In my personal experience I tend to stay away from this group. For instance, someone of this group at my own jungle literally had a temper tantrum because he didn’t have permission to leave work early for whatever reason. By “whatever reason” I mean something very minuscule like partying. Personally, I take my job very seriously so in most cases, If I need to work, I need to work. Point blank. Of course, Mr. Rebel Fodder threw a tantrum and left anyways. In the end, he no longer works there. In other instances these same people are trying to cut corners and are blatantly defiant because they feel as though they should be as successful as others with way less work put in. Doesn’t make too much sense but to them it does.  In a jungle these guys will be the lazy sloths, or the rebel hyena of the pack. They either fall into the background, or bark loud with a weak bite.

The Predators: Cutthroat Vets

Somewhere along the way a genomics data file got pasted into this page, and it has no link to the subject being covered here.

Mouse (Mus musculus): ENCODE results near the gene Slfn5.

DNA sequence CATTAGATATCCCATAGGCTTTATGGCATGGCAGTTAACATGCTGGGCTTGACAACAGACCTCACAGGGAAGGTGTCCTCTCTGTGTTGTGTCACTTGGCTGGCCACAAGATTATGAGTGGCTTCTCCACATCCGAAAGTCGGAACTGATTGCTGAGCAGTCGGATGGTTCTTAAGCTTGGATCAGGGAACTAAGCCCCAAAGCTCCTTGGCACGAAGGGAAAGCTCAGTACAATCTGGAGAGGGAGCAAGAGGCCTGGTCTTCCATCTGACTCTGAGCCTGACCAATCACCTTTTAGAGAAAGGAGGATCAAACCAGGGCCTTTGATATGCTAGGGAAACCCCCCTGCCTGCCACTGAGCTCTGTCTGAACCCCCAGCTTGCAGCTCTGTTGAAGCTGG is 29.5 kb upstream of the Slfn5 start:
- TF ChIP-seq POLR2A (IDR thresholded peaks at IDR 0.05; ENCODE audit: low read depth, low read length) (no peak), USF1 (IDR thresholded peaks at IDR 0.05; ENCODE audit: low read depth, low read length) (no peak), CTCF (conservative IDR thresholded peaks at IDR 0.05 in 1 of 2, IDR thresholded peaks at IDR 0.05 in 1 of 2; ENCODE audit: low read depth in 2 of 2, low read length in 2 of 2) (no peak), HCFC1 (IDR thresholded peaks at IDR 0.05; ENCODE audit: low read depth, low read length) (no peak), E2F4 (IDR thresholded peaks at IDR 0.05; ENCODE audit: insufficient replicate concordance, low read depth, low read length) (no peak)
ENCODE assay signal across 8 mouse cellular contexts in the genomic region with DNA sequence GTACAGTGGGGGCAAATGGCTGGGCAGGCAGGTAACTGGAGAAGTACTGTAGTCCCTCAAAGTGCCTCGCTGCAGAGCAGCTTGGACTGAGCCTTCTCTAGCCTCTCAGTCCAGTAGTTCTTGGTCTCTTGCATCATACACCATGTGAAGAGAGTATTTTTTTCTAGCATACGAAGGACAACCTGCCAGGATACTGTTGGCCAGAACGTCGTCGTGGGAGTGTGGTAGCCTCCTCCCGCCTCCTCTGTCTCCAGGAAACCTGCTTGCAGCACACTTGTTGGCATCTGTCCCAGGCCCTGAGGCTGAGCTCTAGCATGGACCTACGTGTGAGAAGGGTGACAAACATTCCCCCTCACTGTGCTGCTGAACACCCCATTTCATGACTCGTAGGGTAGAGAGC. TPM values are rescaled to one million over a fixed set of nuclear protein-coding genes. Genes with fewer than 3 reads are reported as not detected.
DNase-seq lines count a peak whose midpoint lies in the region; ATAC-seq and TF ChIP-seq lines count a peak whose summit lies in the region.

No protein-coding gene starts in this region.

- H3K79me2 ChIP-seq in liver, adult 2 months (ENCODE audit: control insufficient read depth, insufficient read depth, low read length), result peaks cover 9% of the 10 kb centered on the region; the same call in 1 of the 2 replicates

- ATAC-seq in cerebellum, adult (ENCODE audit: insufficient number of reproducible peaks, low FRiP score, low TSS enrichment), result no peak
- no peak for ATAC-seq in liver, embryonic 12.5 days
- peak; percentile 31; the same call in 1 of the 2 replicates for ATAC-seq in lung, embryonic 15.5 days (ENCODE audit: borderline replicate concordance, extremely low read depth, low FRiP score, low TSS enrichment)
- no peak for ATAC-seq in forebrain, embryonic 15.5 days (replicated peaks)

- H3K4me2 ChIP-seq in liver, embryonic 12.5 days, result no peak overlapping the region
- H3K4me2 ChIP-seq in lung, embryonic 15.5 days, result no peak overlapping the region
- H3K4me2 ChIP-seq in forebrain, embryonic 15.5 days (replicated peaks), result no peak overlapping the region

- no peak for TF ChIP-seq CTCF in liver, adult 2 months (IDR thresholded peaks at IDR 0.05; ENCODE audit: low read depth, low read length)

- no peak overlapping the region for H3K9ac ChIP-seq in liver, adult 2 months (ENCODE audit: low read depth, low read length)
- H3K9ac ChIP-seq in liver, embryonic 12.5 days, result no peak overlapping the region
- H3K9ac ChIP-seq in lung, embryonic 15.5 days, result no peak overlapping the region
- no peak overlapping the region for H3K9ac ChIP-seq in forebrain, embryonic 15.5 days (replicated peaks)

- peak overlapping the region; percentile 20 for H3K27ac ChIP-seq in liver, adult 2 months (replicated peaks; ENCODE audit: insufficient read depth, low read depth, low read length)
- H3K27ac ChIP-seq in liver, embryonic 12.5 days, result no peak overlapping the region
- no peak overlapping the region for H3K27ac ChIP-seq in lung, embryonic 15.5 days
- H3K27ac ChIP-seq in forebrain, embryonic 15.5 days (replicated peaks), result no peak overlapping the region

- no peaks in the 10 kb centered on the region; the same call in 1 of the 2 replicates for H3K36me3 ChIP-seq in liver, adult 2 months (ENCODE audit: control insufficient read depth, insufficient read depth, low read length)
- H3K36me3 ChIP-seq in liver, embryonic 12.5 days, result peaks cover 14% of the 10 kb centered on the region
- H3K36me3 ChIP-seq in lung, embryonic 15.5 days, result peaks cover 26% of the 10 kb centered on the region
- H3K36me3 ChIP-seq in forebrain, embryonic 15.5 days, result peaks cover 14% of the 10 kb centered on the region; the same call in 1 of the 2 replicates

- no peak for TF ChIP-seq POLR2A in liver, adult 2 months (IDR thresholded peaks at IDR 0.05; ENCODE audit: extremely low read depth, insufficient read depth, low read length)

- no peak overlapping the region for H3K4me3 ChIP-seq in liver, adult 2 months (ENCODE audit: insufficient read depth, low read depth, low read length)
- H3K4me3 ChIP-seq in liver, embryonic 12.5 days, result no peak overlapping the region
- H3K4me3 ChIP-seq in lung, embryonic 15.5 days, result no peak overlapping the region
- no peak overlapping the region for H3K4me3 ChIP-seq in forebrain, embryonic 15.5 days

Moving up the food chain, we have those co-workers that have been in the jungle but stick to themselves. They get a good kick of showing off what they know, being cynics, and stepping over whoever they need to in order to get their way. These are the predators. Depending if they like you or not you could be in for a tough time dealing with them; yet they love to boast about their accomplishments. You can view them one of two ways: either they are selfish by not sharing the knowledge they have amassed or one could argue that they are self made employees who have gotten far by pulling themselves up by their own bootstraps. They believe in every man for themselves and they are not shy about it. At times, it is like they intentionally try to get spoiled by higher ups.